Billy Savage lived in the hills of Marin County, often pushing his 20" BMX bike up the fire roads in the same area where local legends Tom Ritchey, Joe Breeze, Gary Fisher, Alan Bonds, Wende Cragg, and others created the sport of Mountain Biking.
Stevie Wilde, one of the founders of Veloclub Tamalpais who helped pioneer mountain biking back in the day, says this about Klunkerz:
Billy lived and worked in Fairfax for years and gained a real appreciation for what mountain biking was and where it came from. Billy's a half generation younger than the founders but has great admiration for what he saw happening. He also wanted to bring people of that era back together because he could see the righteousness and spirit that it evolved from.
Billy is a responsible hard working family man on one hand but he also comes from those crazy motion freak roots so many of seem to have with skateboards, surfing and cycling on dirt and road. A wild and savage guy but a genuinely warm, straight up human being.
Billy admired mountain biking and the people involved so much that he raised the money to create Klunkerz, a documentary. He rounded up many of the luminaries involved in the early days, interviewed them, dug up shoeboxes of photos and old Super 8 film of the crazy guys and gals on their homebrew bikes, and created a wonderful film that takes you back to those early days of fun and innovation. You can get Klunkerz online through PayPal or your credit card.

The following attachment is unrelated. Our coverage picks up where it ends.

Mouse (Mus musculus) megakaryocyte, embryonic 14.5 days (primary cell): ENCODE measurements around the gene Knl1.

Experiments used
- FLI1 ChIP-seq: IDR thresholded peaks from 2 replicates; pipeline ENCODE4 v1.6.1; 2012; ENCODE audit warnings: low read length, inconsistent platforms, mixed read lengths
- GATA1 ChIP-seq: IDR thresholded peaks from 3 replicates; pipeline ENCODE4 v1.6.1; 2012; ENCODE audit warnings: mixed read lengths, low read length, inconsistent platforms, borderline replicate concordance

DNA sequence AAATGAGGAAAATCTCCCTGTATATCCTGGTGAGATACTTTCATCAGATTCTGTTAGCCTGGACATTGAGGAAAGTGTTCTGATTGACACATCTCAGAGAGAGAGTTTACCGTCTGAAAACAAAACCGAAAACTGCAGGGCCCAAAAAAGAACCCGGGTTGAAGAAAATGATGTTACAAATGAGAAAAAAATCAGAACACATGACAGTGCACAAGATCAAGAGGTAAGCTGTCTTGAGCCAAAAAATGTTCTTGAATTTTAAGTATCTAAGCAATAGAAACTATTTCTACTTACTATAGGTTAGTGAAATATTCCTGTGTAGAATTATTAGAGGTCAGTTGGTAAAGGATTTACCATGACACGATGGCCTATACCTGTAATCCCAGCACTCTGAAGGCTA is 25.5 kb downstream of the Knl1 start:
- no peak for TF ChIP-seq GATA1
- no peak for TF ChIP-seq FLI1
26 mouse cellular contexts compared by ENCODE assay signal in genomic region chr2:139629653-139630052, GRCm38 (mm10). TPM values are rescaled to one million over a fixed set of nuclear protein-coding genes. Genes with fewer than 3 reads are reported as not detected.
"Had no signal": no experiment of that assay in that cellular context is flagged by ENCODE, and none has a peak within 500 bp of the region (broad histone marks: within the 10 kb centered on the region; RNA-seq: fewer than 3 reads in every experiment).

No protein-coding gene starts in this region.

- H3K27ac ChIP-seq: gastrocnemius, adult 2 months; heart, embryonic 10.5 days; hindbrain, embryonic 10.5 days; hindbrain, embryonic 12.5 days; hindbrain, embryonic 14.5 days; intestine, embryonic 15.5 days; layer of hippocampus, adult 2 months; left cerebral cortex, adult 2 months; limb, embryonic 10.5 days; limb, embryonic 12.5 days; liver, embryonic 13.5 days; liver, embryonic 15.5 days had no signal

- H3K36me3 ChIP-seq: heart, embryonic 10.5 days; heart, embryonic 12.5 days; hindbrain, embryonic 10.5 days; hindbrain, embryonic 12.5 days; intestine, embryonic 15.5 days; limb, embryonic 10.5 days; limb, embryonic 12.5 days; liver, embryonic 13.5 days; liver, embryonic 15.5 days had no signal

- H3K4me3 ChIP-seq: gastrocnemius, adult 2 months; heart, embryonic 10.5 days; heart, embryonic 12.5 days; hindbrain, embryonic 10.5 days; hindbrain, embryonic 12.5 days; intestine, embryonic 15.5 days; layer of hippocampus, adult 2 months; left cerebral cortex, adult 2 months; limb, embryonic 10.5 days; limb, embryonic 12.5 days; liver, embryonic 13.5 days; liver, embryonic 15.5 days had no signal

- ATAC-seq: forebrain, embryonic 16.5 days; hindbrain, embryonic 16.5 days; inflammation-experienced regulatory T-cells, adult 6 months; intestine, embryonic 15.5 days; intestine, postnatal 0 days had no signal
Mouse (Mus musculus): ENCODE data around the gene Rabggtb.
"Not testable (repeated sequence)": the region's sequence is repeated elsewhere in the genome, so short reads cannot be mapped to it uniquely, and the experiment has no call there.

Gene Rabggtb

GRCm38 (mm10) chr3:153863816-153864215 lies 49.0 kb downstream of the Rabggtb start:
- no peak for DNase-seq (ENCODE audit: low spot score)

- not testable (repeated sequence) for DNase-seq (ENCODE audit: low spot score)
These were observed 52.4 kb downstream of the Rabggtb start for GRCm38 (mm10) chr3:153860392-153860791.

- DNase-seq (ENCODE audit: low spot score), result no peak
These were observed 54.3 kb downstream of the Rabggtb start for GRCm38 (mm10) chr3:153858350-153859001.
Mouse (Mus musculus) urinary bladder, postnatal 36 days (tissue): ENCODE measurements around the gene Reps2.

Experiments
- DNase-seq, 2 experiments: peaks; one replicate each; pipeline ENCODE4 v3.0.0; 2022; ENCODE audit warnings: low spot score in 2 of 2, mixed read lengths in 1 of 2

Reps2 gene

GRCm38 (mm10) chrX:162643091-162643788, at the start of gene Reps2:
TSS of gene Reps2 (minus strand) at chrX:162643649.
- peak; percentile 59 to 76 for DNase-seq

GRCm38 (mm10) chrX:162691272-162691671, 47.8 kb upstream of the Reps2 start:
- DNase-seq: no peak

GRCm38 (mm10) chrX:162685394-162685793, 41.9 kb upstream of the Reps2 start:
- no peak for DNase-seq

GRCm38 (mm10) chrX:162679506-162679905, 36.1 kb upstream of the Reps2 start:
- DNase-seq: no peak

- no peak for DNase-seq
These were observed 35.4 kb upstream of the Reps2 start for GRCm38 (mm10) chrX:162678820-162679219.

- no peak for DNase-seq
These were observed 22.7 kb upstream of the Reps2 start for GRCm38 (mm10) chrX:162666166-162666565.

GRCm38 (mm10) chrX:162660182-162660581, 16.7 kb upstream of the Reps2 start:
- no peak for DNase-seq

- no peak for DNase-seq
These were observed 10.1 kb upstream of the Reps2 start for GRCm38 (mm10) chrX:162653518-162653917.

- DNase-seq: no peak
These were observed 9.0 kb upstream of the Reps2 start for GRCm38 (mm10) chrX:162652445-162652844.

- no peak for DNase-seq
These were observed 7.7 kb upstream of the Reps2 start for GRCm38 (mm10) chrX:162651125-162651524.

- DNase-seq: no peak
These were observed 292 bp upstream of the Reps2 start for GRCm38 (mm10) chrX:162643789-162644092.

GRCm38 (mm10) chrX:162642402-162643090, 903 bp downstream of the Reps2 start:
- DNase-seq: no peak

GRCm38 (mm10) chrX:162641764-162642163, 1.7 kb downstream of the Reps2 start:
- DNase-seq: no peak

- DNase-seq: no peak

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Tom Ritchey lived then and now in Palo Alto, and was not "pushing his bike" in the Marin hills as one of the original Repack gang.
Tom got into one Repack race, in 1979, and rode an old Schwinn in that race. Then he went home and built a few frames.
Thanks for the kind words Fritz. I really honored that these legends trusted me tell their story. I wasn't the first filmmaker to try. Getting to know these amazing athlete/inventors renewed my faith in good old-fashioned American ingenuity. If it wasn't for these folks, and the people who influenced them, like John Finley Scott, many of us would have left the thrill of jumping off curbs and splashing through puddles in our parent's garages. Instead, it's not unusual to see many 'gray hairs' out on the trails smiling with mud splattered teeth. The fact that most of the 'originals' are still riding is a testament to their dedication to the sport and the wonder of the most noble of inventions, the bicycle. Ride on.